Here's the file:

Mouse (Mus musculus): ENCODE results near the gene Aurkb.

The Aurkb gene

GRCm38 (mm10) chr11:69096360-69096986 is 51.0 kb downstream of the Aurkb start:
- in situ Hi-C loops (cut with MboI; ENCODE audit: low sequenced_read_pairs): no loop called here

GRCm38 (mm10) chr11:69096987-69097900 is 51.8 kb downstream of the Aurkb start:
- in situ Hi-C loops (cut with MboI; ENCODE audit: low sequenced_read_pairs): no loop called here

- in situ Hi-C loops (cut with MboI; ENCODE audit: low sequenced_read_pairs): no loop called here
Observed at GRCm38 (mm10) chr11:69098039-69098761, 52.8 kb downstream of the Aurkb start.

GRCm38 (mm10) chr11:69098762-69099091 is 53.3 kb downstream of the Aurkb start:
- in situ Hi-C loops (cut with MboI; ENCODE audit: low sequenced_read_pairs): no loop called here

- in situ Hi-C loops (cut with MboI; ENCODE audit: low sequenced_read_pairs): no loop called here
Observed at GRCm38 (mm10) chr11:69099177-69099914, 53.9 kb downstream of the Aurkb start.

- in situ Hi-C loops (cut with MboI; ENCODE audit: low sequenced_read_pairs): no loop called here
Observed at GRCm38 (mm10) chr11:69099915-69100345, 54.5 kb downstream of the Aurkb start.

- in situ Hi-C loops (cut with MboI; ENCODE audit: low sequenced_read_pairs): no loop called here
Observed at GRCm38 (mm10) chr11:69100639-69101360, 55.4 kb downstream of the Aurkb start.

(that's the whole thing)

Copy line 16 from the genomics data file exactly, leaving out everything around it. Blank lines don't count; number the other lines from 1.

Observed at GRCm38 (mm10) chr11:69100639-69101360, 55.4 kb downstream of the Aurkb start.